¶ 9 Immediately after the vehicle passed through the intersection, Officer Miller saw the suspect roll out of the driver's-side door of the vehicle, which was then travelling approximately 25 miles per hour. The vehicle then ran over the suspect's legs and collided with a parked car.

¶ 10 After the suspect was run over by his vehicle, he stood up and began running away from Officer Miller's squad car. For a short time, Officer Miller remained in his squad car as he pursued the suspect, with the lights and sirens still activated. After coming within a few feet of the suspect, Officer Miller exited his vehicle and began pursuing on foot. During the chase, Officer Miller issued various orders to the suspect, all of which the suspect disregarded. After a lengthy chase, Miller finally knocked the suspect to the ground, placed him in handcuffs, and took him to the hospital for medical treatment.

[347 Wis.2d 568]¶ 11 The suspect, later identified as Beamon, was charged in an eight-count information, including repeater enhancements for all counts. The charge relevant to Beamon's current appeal is Count 1, Vehicle Operator Flee/Elude Officer, in violation of Wis. Stat. § 346.04(3). For that charge, the information provided that: “On or about 11–19–2007 ... [defendant Beamon did] unlawfully and feloniously, as the operator of a vehicle, after having received a visual or audible signal from a traffic officer, or marked police vehicle, knowingly flee or attempt to elude any traffic officer by willful or wanton disregard of such signal so as to interfere with or endanger the operation of the police vehicle, or the traffic officer or other vehicles or pedestrians, or did increase the speed of the vehicle or extinguish the lights of the vehicle in an attempt to elude or flee....”

¶ 12 At trial, the jury heard testimony from Officer Cecchini describing the gunshots and the suspect's subsequent flight in a vehicle with its headlights extinguished. The jury also heard Officer Miller's testimony regarding the car chase, the suspect's exit from his moving vehicle, and the foot chase ending with Beamon's arrest.

¶ 13 Additionally, the jury heard Beamon's testimony, which generally corroborated the officers' testimonies. For example, Beamon testified to having been near the location of the shots fired; having gotten into the car and driven away with his headlights extinguished; and having rolled out of the vehicle while it was still moving. Beamon also did not challenge Officer Miller's testimony that Miller had activated his emergency lights and siren during the pursuit; instead, Beamon asserted that he did not remember seeing or hearing the emergency signals until he approached the stop sign, at which point he rolled out of his vehicle. Beamon also testified that he had been extremely intoxicated that night.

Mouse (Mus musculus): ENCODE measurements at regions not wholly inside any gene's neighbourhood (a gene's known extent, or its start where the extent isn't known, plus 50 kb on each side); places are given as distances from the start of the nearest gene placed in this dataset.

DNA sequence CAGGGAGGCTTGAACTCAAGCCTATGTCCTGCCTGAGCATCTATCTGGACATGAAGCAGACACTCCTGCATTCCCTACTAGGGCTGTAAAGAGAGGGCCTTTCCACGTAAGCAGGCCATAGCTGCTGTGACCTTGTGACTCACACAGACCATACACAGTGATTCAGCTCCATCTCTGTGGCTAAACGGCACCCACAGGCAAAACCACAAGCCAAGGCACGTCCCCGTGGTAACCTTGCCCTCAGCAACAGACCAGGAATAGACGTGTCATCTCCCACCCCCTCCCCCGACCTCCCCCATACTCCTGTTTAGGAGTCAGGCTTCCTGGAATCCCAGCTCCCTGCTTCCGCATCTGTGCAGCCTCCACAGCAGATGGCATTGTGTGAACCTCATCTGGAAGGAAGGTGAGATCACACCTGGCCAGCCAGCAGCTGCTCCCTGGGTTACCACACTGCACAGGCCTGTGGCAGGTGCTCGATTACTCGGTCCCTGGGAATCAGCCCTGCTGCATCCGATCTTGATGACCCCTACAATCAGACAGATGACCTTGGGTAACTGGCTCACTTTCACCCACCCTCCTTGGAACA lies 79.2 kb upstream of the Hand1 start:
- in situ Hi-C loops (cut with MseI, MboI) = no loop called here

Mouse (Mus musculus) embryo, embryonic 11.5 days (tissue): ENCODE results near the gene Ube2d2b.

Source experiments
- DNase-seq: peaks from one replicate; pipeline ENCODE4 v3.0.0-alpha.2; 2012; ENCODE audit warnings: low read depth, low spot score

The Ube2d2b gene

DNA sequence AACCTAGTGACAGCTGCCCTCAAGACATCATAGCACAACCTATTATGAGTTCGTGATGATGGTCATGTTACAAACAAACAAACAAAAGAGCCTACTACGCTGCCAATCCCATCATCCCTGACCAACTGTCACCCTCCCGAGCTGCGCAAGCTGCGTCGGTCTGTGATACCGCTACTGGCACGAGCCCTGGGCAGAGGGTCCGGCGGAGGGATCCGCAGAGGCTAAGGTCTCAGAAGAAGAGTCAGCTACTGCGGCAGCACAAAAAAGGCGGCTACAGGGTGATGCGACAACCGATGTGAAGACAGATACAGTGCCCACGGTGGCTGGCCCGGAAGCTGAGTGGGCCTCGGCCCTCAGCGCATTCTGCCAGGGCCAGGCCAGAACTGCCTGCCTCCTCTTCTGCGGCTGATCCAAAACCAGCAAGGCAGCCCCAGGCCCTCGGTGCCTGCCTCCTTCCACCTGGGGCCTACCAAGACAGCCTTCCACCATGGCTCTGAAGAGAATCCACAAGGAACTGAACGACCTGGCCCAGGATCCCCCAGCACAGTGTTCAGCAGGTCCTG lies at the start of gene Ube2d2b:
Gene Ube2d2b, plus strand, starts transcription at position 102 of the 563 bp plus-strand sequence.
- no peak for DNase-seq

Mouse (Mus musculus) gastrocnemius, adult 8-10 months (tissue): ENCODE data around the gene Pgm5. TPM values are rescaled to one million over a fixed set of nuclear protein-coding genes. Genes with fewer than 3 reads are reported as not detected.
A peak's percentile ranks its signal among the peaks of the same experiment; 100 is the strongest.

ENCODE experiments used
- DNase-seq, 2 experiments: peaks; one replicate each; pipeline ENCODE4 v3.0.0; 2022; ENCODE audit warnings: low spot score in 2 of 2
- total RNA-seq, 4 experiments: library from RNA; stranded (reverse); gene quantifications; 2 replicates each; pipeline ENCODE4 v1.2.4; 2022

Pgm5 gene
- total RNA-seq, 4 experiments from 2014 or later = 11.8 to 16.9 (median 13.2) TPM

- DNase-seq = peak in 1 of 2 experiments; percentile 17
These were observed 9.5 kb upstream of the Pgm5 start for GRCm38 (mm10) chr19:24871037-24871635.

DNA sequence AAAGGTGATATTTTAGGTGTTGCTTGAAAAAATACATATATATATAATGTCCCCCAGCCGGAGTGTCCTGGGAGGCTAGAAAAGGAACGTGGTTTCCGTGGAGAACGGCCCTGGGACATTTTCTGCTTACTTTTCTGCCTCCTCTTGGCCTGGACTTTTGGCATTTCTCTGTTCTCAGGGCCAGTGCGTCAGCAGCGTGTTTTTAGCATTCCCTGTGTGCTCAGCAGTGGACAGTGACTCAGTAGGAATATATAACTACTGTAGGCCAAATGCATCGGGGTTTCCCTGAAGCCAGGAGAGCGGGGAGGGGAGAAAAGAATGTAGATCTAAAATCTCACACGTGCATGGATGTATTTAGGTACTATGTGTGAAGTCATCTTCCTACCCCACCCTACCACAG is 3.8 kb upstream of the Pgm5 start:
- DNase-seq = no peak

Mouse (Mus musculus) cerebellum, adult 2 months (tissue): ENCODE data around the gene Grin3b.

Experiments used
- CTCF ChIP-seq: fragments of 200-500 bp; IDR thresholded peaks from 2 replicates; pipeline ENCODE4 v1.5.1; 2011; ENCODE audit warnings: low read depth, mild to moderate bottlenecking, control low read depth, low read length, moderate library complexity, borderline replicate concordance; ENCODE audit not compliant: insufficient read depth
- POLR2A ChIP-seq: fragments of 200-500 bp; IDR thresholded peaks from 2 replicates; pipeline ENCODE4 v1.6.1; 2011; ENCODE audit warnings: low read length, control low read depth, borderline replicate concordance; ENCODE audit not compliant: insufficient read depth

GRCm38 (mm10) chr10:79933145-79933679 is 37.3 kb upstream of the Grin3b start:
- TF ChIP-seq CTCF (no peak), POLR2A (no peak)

¶ 14 During the course of the trial, the jury twice heard the charge against Beamon for fleeing or eluding, exactly as set forth in the information. The jury first heard the charge during jury selection, when assistant district attorney Sharon Riek read the entire information. The second time the jury heard the information was when Judge Mueller read the charge, as set forth in the statute, immediately before reading the jury instructions for the charged offense.

¶ 15 The instructions that the jury heard immediately following Judge Mueller's reading of the information did not track the language used in either Wis. Stat. § 346.04(3) or in the information. Instead, the instructions provided that:

Sec. 346.04(3) of the Wisconsin Statutes is violated by a person who operates a motor vehicle on a highway after receiving a visual or audible signal from a marked police vehicle and knowingly flees any traffic officer by willful disregard of such signal so as to interfere with or endanger the traffic officer by increasing the speed of the vehicle to flee. Before you may find the defendant guilty of this offense, the State must prove by evidence which satisfies you beyond a reasonable doubt that the following two elements were present.

First, the defendant operated a motor vehicle on a highway after receiving a visual and audible signal from a marked police vehicle.

Secondly, the defendant knowingly fled a marked squad car by willful disregard of the visual or audible signal so as to interfere with or endanger the traffic officer by increasing the speed of the vehicle to flee.

(Emphases added.) The jury found Beamon guilty of fleeing or eluding a traffic officer, as well as the other seven counts charged. The circuit court subsequently entered a judgment of conviction on the jury verdict, and Beamon was sentenced.

¶ 16 Beamon appealed his conviction for fleeing or eluding, alleging that the evidence was insufficient to convict him, based on the jury instructions. Namely, Beamon argued that there was no evidence that he had increased the speed of his vehicle after Officer Miller began...